The birding in Costa Rica is always good but some places are better, some birding mornings are more memorable than others. Recently, I had one such morning while birding a place I have visited much more than other sites. Easy, accessible, and good forest, I have made the 40 minute drive for birding at Poas on many an occasion. It’s always all good when I bring the binos to those high elevations but September 27th was one of the better visits, one that just might take the cake. Here’s why:
First Stop Has Most of the Birds
Upon reaching the high elevations, I stopped the car and said, “Let’s see what we find”. We barely exited the vehicle when a mixed flock found us. Yellow-thighed Brushfinches and other birds trooped into view and then stayed to feast on berries and I suppose to entertain us. I’m not sure how else to explain the close, constant, and easy views of so many Sooty-capped Chlorospingus, Fiery-throated Hummingbirds, Black-and-Yellow Silky-Flycatchers (we got tired of looking at them), Flame-throated Warblers, and more.
I didn’t think we would top that fantastic avian introduction but the highlights kept on coming.
Quetzal Perched in the Open
Next on the plate of birding happiness was a quetzal on a bare branch, backdrop of blue sky. It happened just after mentioning that we would search for quetzal but that we would still have to be lucky to find one. I pull up to the spot, look up to my left, and unbelievably, there goes a male Resplendent Quetzal, right in the open. It didn’t stay long but we got excellent, close looks. This was quickly followed by views of a Black Guan and a couple of Northern Emerald Toucanets. They must have been feeding from the same fruiting tree.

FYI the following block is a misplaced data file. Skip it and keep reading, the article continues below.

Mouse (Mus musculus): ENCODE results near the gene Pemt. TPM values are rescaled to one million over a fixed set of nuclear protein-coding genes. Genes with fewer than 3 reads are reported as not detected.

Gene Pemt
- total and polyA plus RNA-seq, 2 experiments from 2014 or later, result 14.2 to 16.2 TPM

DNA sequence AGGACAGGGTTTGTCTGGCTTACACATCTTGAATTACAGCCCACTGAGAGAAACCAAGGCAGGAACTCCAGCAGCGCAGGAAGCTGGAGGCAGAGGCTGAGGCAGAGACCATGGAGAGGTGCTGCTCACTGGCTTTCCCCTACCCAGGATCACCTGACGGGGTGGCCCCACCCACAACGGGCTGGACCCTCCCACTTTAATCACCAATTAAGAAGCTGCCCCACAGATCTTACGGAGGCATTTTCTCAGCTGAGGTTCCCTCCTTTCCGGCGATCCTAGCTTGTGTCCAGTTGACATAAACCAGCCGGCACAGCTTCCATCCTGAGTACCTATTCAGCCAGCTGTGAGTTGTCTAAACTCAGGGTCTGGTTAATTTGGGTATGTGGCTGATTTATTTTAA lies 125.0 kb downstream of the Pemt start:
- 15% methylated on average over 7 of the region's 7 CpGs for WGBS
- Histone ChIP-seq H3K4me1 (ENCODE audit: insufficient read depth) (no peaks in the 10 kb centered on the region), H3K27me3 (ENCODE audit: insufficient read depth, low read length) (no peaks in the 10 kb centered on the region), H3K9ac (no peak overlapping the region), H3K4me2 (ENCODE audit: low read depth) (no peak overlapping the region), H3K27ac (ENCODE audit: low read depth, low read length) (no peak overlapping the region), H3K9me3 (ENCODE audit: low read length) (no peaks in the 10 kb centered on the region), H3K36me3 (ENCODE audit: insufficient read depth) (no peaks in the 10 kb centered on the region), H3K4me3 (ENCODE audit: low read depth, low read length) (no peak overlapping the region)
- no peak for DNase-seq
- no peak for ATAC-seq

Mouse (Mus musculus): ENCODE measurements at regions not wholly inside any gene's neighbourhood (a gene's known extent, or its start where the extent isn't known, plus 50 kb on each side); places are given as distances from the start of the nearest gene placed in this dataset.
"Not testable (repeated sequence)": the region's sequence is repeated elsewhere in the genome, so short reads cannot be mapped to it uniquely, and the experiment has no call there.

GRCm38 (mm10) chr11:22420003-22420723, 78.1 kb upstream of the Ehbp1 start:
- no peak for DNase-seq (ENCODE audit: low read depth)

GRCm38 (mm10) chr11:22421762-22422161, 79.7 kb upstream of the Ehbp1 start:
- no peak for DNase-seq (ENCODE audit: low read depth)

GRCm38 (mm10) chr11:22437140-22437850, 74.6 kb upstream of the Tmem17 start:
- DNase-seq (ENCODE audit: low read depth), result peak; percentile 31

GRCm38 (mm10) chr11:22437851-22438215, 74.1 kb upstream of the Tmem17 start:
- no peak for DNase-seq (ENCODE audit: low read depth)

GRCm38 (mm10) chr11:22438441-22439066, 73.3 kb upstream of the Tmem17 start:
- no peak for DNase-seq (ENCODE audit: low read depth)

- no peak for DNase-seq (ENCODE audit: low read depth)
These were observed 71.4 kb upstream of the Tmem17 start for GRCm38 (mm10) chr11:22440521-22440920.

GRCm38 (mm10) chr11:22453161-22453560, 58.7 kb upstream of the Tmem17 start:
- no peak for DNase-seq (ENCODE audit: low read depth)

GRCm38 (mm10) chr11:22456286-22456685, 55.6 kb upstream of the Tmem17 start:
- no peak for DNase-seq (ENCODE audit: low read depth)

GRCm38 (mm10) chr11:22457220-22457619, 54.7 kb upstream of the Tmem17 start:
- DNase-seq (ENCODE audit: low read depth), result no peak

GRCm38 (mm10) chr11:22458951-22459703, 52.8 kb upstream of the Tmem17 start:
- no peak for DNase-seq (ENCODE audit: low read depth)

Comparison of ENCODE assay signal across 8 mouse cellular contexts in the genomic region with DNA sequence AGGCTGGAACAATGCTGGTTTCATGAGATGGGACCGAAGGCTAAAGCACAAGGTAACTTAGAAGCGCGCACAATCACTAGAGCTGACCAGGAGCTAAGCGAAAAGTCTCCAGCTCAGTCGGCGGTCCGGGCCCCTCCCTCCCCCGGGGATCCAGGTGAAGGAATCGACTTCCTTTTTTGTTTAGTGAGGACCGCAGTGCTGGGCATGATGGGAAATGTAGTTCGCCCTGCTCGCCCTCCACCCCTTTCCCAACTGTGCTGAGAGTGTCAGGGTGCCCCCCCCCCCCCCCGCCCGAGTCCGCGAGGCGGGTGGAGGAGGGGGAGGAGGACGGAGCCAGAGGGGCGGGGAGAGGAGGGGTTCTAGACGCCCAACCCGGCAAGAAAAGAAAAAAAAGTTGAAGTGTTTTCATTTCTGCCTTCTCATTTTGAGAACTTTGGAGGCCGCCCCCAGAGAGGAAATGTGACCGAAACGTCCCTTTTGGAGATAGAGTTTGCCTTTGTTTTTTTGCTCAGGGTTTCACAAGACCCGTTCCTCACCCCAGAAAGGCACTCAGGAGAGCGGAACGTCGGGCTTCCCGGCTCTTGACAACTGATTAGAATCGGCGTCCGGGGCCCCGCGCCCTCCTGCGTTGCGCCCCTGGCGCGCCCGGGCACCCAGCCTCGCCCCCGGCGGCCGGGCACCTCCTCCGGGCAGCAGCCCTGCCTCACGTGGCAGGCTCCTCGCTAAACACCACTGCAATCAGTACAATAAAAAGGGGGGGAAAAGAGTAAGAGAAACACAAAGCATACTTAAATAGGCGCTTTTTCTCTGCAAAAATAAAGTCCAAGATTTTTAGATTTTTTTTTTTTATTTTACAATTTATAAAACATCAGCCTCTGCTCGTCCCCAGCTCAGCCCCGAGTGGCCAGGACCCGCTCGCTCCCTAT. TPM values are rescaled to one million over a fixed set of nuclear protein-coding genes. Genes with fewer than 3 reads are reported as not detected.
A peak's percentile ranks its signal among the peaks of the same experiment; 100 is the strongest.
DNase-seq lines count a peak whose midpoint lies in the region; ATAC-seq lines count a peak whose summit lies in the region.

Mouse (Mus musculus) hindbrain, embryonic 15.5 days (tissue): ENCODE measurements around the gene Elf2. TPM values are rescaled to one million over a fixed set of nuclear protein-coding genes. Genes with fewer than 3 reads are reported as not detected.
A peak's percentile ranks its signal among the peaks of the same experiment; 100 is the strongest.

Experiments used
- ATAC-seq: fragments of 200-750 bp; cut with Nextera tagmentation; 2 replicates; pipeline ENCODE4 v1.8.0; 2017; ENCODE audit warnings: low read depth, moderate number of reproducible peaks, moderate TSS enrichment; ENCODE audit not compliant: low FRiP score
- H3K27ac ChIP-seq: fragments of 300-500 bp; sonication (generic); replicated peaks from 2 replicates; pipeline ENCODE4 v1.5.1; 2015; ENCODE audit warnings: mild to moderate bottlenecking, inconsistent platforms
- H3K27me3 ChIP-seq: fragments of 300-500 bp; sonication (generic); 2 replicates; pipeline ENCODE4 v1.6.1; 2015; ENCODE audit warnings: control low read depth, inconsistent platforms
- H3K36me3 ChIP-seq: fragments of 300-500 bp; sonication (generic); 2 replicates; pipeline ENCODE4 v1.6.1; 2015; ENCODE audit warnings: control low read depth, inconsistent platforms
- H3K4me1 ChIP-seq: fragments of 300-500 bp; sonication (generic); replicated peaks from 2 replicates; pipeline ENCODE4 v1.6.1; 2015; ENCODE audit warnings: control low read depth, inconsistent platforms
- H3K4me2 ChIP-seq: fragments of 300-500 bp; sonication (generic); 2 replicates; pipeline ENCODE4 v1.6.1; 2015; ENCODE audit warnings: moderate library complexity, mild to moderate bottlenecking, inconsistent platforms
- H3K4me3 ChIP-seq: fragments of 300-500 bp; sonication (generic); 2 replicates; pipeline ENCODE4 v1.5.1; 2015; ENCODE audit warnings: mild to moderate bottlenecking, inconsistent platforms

A Bunch of Chlorophonias
This was also a good morning for the miniature quetzal, the Golden-browed Chlorophonia. We had great looks at more than one male and were hearing their quaint calls at every stop.
Barred Parakeets Seen
I often hear the soft calls of Barred Parakeets when birding on Poas but rarely see the pint-sized parakeets. In needing to move around in search of feeding areas and doing so in flocks, this species reminds me of a crossbill. After hearing the birds, lo and behold, our luck continued when we saw a small group buzz overhead.
Blue Seedeater (!)
This was arguable the rarest bird of the morning. Although it has been seen near the main road to Poas, I had never previously seen one at this site. If I recall correctly, the small dark finchy bird was responding to pishing. I heard its chip note and at first thought we may have found another uncommon bird for Costa Rica, a MacGillivray’s Warbler.
Even so, it didn’t sound quite right and with good reason because the bird that took form in my binoculars was a male Blue Seedeater. As is typical for this special species, it was calling from a patch of old bamboo.
Black Hawk-Eagle Displaying
Yes, Black Hawk-Eagle. Earlier this year, I was surprised to see one of these large raptors in the highest part of Poas. The other day, we had a pair and one was calling as it quivered its wings like a giant deadly butterfly.
The Poas area is always good but the other day was one for the books; we had all of these birds and some before 8 in the morning. It makes me wonder what else is lurking in the forests that overlook the cars and winding roads of the Central Valley?
To learn more about Poas, other birding sites, and how to identify hawk-eagles, promote the birding resources at this blog by purchasing “How to See, Find, and Identify Birds in Costa Rica”. I hope to see you here!